Sotar 20/20 fine head- createx paint

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wtsgems

Guest
Anyone know how much to thin createx paint to best run through a sotar
 
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KenBadger

Guest
if you have a Fine Sotar your color needs to be reduced almost to the viscosity of an ink or water color. anticipate a fair amount of clogging and tip dry. keep a paint brush and cup of water nearby to re-wet the tip when necessary to get paint flowing again.
 
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wtsgems

Guest
Thanks Ken,
So would your brand of paints work better? Thats an honest question are ur paints formulated to work with fine tips
Also I got a second 20/20 couldn't resist, what tip would you suggest illustration only, waterbase paints
 
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Hab

Guest
Thanks Ken,
So would your brand of paints work better? Thats an honest question are ur paints formulated to work with fine tips
Also I got a second 20/20 couldn't resist, what tip would you suggest illustration only, waterbase paints







You got your brush huh? How do you like it so far?
 
K

KenBadger

Guest
The best media to spray through a finite tip, .25 or smaller, is an ink, water color or a dye because they have no pigment particle, or high transparency pigmented media that are more of candy-like tint than a color. You can get paints like Spectratex, Aquaflow, Createx, etc. through these size nozzles, but you'll likely have a notable amount of tip dry and clogging along the way. Their are friendlier acrylics for finite nozzles - paints like com-art, holbien, air-opaque, golden, etc. These colors, although substantially pigmented compared to the high transperacy media, tend to be of thinner viscosity that the foregoing multi-surface paints - so they spray a little better. However, they have limited utility on substrates other than paper, board, or canvas. In any case, you can get various media through .25 or smaller nozzles - but it requires more patience and knowledge of optimum performance pressures and paint preparations to do it with consistent success.
 
W

wtsgems

Guest
Its been a lot of trial and error...
Tip dry is like you said Ken a big problem,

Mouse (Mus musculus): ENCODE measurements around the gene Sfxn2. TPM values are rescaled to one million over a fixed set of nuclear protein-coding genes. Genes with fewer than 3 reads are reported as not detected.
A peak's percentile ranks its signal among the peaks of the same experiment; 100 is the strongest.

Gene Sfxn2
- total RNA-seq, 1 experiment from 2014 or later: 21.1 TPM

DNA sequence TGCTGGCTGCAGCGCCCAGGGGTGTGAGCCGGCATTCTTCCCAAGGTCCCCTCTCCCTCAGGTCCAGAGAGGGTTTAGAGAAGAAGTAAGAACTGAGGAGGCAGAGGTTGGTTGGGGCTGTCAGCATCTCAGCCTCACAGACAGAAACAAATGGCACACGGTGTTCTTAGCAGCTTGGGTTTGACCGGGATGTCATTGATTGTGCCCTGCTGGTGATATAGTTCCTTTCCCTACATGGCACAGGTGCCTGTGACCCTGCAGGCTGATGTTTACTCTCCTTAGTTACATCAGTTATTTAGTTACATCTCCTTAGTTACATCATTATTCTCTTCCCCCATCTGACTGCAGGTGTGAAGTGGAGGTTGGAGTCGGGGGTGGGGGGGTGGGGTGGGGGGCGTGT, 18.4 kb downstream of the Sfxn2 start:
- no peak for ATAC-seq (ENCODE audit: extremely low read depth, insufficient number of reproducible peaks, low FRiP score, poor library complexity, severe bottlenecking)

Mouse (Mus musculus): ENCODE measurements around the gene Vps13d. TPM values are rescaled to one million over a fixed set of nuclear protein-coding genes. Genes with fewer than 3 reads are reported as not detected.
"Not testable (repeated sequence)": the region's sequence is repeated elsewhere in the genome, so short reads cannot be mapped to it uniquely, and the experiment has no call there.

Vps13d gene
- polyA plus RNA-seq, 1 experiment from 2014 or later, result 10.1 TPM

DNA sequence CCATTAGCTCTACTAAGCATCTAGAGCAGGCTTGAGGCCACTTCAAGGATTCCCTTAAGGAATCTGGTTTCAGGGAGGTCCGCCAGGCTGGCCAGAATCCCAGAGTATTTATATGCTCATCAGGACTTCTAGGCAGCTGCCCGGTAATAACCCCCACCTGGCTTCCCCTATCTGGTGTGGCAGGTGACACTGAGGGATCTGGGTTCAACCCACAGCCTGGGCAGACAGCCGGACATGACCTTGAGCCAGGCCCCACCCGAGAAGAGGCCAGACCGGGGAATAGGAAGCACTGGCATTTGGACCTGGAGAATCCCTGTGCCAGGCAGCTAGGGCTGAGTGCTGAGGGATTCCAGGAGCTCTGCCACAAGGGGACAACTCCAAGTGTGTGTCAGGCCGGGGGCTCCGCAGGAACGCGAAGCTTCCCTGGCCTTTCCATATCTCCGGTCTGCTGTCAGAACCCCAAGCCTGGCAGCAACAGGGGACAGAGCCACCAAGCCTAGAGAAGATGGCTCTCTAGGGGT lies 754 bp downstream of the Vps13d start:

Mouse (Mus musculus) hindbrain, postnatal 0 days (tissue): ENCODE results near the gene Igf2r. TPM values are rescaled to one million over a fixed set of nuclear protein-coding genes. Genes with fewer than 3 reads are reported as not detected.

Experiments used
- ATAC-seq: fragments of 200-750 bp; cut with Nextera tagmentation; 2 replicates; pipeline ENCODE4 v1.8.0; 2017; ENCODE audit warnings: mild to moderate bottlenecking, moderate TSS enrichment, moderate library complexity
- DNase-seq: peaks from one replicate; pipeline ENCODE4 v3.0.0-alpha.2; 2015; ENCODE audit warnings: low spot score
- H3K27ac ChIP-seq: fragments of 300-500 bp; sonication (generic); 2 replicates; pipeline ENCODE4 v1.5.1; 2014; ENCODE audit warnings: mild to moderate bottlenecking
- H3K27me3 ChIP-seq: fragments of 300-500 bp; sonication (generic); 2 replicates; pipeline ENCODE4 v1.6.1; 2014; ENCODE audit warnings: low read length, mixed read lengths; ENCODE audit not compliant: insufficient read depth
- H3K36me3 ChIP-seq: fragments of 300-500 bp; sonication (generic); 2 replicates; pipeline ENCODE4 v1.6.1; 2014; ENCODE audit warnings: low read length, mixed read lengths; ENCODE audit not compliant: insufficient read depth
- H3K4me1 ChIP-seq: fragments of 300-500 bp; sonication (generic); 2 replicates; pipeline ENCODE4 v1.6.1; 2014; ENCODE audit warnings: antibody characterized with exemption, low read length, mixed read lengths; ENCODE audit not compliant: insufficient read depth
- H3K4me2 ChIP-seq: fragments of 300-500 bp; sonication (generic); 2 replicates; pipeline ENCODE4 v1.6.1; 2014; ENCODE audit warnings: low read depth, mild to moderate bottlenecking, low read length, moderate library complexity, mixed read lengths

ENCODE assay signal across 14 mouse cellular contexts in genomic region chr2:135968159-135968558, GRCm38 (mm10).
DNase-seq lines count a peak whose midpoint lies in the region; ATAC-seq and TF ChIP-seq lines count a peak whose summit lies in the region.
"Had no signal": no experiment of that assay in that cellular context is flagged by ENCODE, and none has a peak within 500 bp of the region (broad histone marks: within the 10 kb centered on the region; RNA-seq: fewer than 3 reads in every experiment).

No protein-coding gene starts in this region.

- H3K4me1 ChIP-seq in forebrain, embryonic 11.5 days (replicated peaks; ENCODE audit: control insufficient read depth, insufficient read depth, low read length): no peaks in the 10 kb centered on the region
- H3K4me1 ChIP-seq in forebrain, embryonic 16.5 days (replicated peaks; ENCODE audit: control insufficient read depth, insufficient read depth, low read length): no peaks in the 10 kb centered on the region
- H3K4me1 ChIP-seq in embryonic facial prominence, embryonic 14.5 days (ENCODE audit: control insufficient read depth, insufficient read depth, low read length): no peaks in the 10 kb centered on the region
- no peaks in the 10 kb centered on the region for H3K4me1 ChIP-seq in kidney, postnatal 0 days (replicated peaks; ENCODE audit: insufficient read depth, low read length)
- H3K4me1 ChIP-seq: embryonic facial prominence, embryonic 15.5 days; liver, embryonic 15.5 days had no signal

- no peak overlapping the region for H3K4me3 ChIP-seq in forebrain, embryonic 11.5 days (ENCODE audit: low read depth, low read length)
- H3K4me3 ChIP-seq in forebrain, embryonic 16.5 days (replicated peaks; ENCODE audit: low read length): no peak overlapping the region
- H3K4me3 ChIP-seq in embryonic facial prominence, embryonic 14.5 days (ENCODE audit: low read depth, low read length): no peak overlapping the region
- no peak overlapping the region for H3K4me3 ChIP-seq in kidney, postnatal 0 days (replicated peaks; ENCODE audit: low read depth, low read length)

I am getting close as to the proper thinning/air pressure or at least I think I am. the notable exception is White, I suppose the pigment grain size is different for white but even at water consistentcy it gives me problems. on average I am thining 2.5 water to 1part paint with another.25 to .5 Wagner paint easy. It does really make a difference on the way the paint flows. I have transparent also but haven't tried it yet.
I have also started filtering the paint once through a coffee filter then through a foam filter.

I have a second 20/20 also with a fine tip, ( Haven't even opened the package yet) I get some money up will get a medium or large tip.
I guess the big question is how far can you thin acrylic paints before you break down the bonding agents. I mean paper and other absorbing surfaces are not a problem but as you said others could be a problem
Oh by the Way Ken I use my phone and tablet to check the forum out, the result is i don't proof read my posts as well as i should, I in no way meant to back you in a corner asking about your paints. I was only asking if they were using a finer ground pigments or in some way more of a illustration based paint. Please Please forgive me if it sounded as though I was attacking you or your company.

Thank You for taking time to answer my questions and a great brush
 
K

KenBadger

Guest
Its been a lot of trial and error...
Tip dry is like you said Ken a big problem,
I am getting close as to the proper thinning/air pressure or at least I think I am. the notable exception is White, I suppose the pigment grain size is different for white but even at water consistentcy it gives me problems. on average I am thining 2.5 water to 1part paint with another.25 to .5 Wagner paint easy. It does really make a difference on the way the paint flows. I have transparent also but haven't tried it yet.
I have also started filtering the paint once through a coffee filter then through a foam filter.

I have a second 20/20 also with a fine tip, ( Haven't even opened the package yet) I get some money up will get a medium or large tip.
I guess the big question is how far can you thin acrylic paints before you break down the bonding agents. I mean paper and other absorbing surfaces are not a problem but as you said others could be a problem
Oh by the Way Ken I use my phone and tablet to check the forum out, the result is i don't proof read my posts as well as i should, I in no way meant to back you in a corner asking about your paints. I was only asking if they were using a finer ground pigments or in some way more of a illustration based paint. Please Please forgive me if it sounded as though I was attacking you or your company.

Thank You for taking time to answer my questions and a great brush

didn't feeled pressured in any way, but thanx for your concern.

there is only one way to know the answer to yur question, and it seems you are on to it - trail and error. the porousity of your substrate may also factor into to how much you can thin - a non-porpus substrate won't help you much in that regard, where as a gessoed canvas or high rag content board may be more forgiving with an over reduced media.
 
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